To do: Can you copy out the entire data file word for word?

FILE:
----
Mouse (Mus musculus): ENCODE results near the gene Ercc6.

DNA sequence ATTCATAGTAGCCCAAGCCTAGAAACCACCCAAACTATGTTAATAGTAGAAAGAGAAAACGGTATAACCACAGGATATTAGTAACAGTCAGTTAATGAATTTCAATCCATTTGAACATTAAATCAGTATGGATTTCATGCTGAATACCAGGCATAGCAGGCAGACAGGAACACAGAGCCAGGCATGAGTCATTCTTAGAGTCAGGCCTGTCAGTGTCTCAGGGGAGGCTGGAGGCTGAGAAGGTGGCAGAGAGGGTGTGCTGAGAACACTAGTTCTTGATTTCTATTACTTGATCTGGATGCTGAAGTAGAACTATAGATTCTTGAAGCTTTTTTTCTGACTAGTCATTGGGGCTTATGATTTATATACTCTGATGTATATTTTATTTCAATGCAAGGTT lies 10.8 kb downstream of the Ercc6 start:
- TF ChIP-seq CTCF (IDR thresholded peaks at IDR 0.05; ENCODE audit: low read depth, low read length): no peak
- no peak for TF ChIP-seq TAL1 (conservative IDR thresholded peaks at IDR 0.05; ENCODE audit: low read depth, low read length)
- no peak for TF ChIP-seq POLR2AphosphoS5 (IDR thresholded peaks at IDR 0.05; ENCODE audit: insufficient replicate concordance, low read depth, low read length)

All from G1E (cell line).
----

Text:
Mouse (Mus musculus): ENCODE results near the gene Ercc6.

DNA sequence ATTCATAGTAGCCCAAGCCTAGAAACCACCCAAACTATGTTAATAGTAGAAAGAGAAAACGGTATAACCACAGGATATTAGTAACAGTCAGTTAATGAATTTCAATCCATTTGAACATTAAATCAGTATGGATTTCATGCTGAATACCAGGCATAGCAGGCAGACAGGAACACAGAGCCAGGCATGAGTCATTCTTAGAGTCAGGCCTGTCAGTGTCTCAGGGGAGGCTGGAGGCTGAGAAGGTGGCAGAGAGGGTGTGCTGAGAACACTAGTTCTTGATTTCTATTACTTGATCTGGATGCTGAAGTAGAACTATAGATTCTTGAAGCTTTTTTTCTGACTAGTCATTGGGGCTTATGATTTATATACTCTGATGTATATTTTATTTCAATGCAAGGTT lies 10.8 kb downstream of the Ercc6 start:
- TF ChIP-seq CTCF (IDR thresholded peaks at IDR 0.05; ENCODE audit: low read depth, low read length): no peak
- no peak for TF ChIP-seq TAL1 (conservative IDR thresholded peaks at IDR 0.05; ENCODE audit: low read depth, low read length)
- no peak for TF ChIP-seq POLR2AphosphoS5 (IDR thresholded peaks at IDR 0.05; ENCODE audit: insufficient replicate concordance, low read depth, low read length)

All from G1E (cell line).